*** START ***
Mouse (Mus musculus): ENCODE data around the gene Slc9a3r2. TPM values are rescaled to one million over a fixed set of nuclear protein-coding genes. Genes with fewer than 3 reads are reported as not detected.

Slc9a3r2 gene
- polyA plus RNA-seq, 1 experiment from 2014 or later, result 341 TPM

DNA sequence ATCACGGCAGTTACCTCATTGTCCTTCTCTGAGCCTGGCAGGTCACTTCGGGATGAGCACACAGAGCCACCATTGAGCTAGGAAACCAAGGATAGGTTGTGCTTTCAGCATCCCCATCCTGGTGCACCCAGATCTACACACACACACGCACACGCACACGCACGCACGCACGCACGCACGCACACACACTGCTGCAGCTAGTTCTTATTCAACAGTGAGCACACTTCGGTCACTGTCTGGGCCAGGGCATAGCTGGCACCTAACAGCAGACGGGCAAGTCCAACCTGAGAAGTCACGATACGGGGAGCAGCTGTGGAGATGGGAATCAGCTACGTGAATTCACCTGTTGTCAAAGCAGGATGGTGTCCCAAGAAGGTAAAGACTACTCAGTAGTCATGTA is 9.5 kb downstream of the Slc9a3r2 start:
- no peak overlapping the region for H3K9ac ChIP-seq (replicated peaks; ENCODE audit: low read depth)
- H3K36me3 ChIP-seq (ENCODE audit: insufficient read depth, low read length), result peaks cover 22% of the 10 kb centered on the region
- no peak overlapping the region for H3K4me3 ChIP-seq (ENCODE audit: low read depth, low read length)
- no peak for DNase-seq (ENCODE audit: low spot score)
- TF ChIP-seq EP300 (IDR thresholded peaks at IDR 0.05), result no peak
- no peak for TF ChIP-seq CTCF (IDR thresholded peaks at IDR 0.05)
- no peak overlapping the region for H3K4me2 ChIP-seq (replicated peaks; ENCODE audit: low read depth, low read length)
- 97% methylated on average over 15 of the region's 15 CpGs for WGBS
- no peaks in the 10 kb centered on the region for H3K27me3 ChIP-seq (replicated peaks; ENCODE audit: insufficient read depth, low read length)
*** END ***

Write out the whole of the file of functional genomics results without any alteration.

Mouse (Mus musculus): ENCODE data around the gene Slc9a3r2. TPM values are rescaled to one million over a fixed set of nuclear protein-coding genes. Genes with fewer than 3 reads are reported as not detected.

Slc9a3r2 gene
- polyA plus RNA-seq, 1 experiment from 2014 or later, result 341 TPM

DNA sequence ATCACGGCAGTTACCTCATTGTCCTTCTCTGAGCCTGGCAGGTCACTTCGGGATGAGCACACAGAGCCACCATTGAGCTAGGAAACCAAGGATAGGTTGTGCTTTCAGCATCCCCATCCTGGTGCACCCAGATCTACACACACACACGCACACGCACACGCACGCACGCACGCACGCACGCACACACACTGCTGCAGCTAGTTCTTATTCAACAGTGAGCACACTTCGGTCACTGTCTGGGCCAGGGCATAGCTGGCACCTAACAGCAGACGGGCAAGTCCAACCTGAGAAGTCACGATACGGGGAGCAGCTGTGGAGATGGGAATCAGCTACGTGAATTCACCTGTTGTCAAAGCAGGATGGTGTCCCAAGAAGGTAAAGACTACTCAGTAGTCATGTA is 9.5 kb downstream of the Slc9a3r2 start:
- no peak overlapping the region for H3K9ac ChIP-seq (replicated peaks; ENCODE audit: low read depth)
- H3K36me3 ChIP-seq (ENCODE audit: insufficient read depth, low read length), result peaks cover 22% of the 10 kb centered on the region
- no peak overlapping the region for H3K4me3 ChIP-seq (ENCODE audit: low read depth, low read length)
- no peak for DNase-seq (ENCODE audit: low spot score)
- TF ChIP-seq EP300 (IDR thresholded peaks at IDR 0.05), result no peak
- no peak for TF ChIP-seq CTCF (IDR thresholded peaks at IDR 0.05)
- no peak overlapping the region for H3K4me2 ChIP-seq (replicated peaks; ENCODE audit: low read depth, low read length)
- 97% methylated on average over 15 of the region's 15 CpGs for WGBS
- no peaks in the 10 kb centered on the region for H3K27me3 ChIP-seq (replicated peaks; ENCODE audit: insufficient read depth, low read length)